Monsters from the Id: The Making of Doom
August 22, 2013 Page 1 of 6
From the very first (January 1994) issue of Game Developer magazine, this retrospective on Id Software's then-contemporary Doom and Wolfenstein 3D paints a unique portrait of a legendary developer whose games would launch a genre.
In an era of where it often takes 20MB to put in all the advertised features, they did it in less than four. At a time where soundcard compatibility was a big problem, they added on Disney Sound Source as an afterthought for demonstrations. As many larger game companies are coming to terms with cross-platform development, to them it comes naturally. They write games that would take larger companies 30 people or more, and the whole company comprises seven people. They are the programmers at Id Software, and what they are doing could change the PC game industry forever.
It was actually Id's previous game, Wolfenstein 3D, that earned its accolades. The premise of Wolfenstein 3D was straight out of a B-movie, where players battles their way out of a Nazi castle. What made Wolfenstein 3D stand out was its brilliant use of bitmapped images, digitized sounds, and blazing speed to give the illusion of a three-dimensional world. Id made use of a technique known as texture mapping that, combined with a raycasting engine written in assembly language, allowed the three-dimensional graphics to be playable on the lowest common denominator machine, at the time a 286.
Perhaps, the most amazing aspect of Wolfenstein 3D had to do with its distribution. It was shareware. Using a time-honored shareware technique, the first 10 levels of Wolfenstein 3D were free. It was the additional levels that were sold directly through the distributor, a shareware game company called Apogee. This allowed people to copy the first part of the game, which was public domain, and see how well the game performed on their machines before they bought the whole game. The free teaser file spread like a virus until it was all over the world, with over 20% of the orders for the complete version coming in from overseas.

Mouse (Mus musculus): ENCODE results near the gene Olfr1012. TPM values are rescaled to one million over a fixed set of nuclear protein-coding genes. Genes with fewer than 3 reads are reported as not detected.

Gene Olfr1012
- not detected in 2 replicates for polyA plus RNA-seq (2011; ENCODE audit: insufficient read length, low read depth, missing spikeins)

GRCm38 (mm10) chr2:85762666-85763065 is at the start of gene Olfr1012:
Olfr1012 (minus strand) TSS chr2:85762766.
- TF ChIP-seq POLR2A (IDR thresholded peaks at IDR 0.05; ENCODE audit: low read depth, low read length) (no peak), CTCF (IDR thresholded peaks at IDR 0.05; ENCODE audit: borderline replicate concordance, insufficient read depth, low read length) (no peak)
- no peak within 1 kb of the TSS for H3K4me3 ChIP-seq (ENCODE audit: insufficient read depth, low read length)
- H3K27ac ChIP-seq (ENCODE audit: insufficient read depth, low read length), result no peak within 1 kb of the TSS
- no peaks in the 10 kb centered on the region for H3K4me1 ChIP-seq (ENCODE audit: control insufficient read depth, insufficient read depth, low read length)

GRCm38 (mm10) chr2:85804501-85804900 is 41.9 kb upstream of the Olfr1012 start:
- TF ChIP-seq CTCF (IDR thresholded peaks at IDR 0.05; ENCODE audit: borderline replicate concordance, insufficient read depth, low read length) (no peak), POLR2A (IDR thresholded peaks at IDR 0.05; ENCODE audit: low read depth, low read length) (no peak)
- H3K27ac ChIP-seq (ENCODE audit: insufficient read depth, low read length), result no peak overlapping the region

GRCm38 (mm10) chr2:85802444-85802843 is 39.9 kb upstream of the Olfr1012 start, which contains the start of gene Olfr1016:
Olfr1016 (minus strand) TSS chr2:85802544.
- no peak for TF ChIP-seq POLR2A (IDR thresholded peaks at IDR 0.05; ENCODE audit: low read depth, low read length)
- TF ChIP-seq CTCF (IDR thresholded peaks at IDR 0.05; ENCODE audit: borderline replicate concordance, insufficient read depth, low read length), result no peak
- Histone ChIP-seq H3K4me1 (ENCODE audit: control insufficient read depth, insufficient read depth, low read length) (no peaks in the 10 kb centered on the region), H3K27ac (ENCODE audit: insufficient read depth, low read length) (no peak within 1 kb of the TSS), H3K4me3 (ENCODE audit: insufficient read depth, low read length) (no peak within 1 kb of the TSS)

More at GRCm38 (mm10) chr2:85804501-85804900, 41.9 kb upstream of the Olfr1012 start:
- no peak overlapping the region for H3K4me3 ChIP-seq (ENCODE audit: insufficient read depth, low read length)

Here is where Id has potentially made its biggest impact on the PC game industry. By releasing a state-of-the-art game through shareware, it was able to destroy the old shareware game sales record, set by Id's own Commander Keen series, by over five times. By totaling sales of over 100,000 units by the end of 1993, Id proved that professional-quality games could be successfully marketed via shareware. To truly compare shareware to traditional distribution, six months after the release of Wolfenstein, Id released a revamped version of Wolfenstein called Spear of Destiny. As of late 1993, Spear of Destiny and Wolfenstein had sold 100,000 copies apiece and Wolfenstein sales were still going strong, but Spear of Destiny sales were slipping as it was being forced off of retail shelves by newer games.
However, it's not the sales total that makes this distribution revolutionary, but the profit margin. For example, for every game of Spear of Destiny sold, Id would get about $8.00, half the total return split with the retail distributor FormGen. In the case of a Nintendo cartridge of Wolfenstein, the return would only be about $2.00. But, by using a shareware distribution system, Id was able to recoup the total price of the game minus the actual cost or materials and having an operator to take orders. In the case of Wolfenstein, the cost of materials was less than $5.00, and the complete game cost $50. Although they did split the profit with Apogee, this gave them a profit margin any software company would envy.
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